THE PHASE-out process of the live export of sheep from Australia is underway as an independent panel is leading the consultation process.

The panel is chaired by former chief executive of the Murray Darlin Basin Authority Phillip Glyde.

The panel also includes Western Australian agriculture expert Sue Middleton, former federal minister Warren Snowdon, and former RSCPA CEO Heather Neil.

The panel is due to provide its report to the minister for agriculture, fisheries and forestry by the end of September.

Minister for agriculture, fisheries and forestry Murray Watt encouraged all stakeholders to take part in the consultation process.

“This panel brings together a strong and diverse mix of skills and experiences that will help facilitate meaningful consultation with all interested stakeholders and provide important recommendations on a pathway forward,” Mr Watt said.

“Starting this consultation process is an important step towards developing a considered and orderly implementation plan that advances animal welfare, examines the needs of impacted individuals, businesses and local communities and identifies opportunities for future sheep industry growth.”

Mr Watt said phasing out live sheep exports by sea is a complex issue that will impact farmers, businesses, our trading partners, and the communities that participate in the trade.

“I am also conscious that the wider Australian community is interested in the phase out, including those that want to see animal welfare maintained and improved,” he said.

“Along with other measures, such as creating a new Inspector-General of Animal Welfare, the Albanese Government is delivering on our election commitment to strengthen animal welfare in Australia.”

Mr Watt said his priority is to ensure the phase out occurs in an orderly way, with consultation and proper planning.

“Farmers and other industry participants need time to prepare, and that’s why the phase out won’t take effect during this term of Parliament,” he said.

“I encourage all stakeholders to participate and provide input into how and when the phase out should be implemented, including what’s needed to seize new opportunities, such as expanding onshore processing and exporting more of our high-quality sheep meat to the world.

National Farmers’ Federation chief executive officer Tony Mahar said the NFF stands with other peak agricultural bodies and farmers across Australia in opposing the ban on live sheep export, and does not support any process which aims to phase out the trade.

“Cancelling an entire industry based on activist demands sets a dangerous precedent. What industry will be next?” Mr Mahar asked.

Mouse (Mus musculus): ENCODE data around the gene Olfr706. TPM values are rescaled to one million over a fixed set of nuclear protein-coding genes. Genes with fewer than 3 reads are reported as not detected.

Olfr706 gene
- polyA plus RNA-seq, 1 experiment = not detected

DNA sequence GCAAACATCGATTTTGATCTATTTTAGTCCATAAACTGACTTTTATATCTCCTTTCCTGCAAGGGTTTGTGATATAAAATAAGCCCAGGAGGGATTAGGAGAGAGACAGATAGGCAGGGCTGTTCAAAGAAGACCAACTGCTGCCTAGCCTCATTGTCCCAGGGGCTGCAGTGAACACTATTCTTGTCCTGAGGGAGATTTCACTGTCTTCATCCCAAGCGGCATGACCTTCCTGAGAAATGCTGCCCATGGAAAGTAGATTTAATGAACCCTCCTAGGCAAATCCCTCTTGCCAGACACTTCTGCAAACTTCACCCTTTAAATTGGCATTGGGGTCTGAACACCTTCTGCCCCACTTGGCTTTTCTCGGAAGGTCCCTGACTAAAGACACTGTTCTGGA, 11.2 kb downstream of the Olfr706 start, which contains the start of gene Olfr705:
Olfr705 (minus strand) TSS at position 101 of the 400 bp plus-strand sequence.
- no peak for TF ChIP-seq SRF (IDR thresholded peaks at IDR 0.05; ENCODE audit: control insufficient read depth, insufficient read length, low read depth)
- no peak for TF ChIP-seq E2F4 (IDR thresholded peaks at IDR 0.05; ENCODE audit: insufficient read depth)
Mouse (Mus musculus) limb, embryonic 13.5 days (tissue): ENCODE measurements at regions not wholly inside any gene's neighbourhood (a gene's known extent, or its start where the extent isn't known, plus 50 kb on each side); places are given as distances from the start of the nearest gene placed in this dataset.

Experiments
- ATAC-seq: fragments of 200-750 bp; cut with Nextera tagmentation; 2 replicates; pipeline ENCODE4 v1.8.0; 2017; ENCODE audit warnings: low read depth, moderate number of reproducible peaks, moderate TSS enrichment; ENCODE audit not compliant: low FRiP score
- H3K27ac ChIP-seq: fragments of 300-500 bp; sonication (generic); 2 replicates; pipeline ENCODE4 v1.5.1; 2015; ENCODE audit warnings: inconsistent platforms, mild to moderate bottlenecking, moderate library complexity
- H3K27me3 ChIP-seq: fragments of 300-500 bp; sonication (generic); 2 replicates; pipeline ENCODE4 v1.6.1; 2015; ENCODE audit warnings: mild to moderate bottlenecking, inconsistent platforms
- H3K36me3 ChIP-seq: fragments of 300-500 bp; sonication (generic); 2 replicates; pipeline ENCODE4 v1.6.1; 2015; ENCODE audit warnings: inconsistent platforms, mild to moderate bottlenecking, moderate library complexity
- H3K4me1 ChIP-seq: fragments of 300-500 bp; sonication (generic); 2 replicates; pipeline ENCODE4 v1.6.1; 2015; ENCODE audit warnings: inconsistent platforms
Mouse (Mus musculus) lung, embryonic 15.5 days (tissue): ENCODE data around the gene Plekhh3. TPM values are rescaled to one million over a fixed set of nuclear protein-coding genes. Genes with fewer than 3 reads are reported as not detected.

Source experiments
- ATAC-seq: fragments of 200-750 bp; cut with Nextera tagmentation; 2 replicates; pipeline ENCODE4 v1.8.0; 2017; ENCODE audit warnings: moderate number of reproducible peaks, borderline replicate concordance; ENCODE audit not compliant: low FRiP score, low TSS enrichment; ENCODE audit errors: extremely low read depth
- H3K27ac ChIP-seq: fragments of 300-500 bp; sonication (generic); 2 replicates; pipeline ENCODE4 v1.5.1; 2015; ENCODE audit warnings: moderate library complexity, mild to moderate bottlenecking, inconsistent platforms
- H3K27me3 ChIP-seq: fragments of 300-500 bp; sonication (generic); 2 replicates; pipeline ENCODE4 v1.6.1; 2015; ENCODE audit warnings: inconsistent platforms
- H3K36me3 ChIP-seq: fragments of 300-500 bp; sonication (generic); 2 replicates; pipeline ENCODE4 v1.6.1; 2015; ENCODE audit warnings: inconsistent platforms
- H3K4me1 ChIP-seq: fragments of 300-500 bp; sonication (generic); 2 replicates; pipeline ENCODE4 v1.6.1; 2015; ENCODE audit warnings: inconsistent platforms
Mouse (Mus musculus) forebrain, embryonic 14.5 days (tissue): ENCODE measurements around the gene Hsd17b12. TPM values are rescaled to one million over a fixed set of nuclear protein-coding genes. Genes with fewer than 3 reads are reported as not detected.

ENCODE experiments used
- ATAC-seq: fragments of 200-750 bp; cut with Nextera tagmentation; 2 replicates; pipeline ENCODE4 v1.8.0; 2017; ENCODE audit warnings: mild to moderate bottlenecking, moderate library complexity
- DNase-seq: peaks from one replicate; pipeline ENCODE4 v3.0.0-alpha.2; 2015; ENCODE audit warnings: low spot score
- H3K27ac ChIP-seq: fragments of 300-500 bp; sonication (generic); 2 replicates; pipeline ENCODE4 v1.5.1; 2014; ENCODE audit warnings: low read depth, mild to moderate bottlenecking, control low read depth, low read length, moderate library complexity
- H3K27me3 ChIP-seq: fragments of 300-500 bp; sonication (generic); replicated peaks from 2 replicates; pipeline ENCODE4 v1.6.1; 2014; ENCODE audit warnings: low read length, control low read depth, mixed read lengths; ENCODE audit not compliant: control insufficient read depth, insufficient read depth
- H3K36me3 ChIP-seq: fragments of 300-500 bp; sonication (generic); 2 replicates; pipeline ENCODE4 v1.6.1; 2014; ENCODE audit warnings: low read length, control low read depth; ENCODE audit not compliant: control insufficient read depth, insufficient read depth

“To wrench a key export market out from the Australian economy will have far reaching impacts on jobs and livelihoods in Western Australia, as well as our economy, agricultural systems and trade relationships.”

Mr Mahar said farmers’ customers in the Middle East rely on the live sheep trade to put food on the table.

“We saw in 2011 the damage it can do to a bilateral relationship when you pull the pin on a country’s food supply. It risks compromising Australia’s reputation as a reliable supplier of high quality food and fibre,” he said.

“We are an export orientated industry – if government starts cancelling export markets this send a seriously bad message to farmers.”

Mr Mahar said the policy to end live sheep exports is based on an “outdated campaign by welfare activists that ignores the significant animal welfare improvements made through heavy investment in new infrastructure and practices”.

“The industry has been open and transparent about the reforms it has made. We need to be clear headed about what this actually means for animal welfare outcomes,” he said.

“If Australia steps back as a global leader in this trade, others with lower standards stand ready to take our place. A phase out would be a serious retrograde step for animal welfare.

“We stand by our principles that wiping out an entire industry is not the answer and will not engage with the newly announced panel whose ultimate goal is to shut down live sheep export.”

Mr Mahar said the NFF was not interested in discussing the phase-out with the government.

“We’re ready to talk about the facts of the industry’s positive welfare improvements, and the immense downsides for the economy, animal welfare, and our trading relationships if this activist-led agenda becomes a reality,” he said.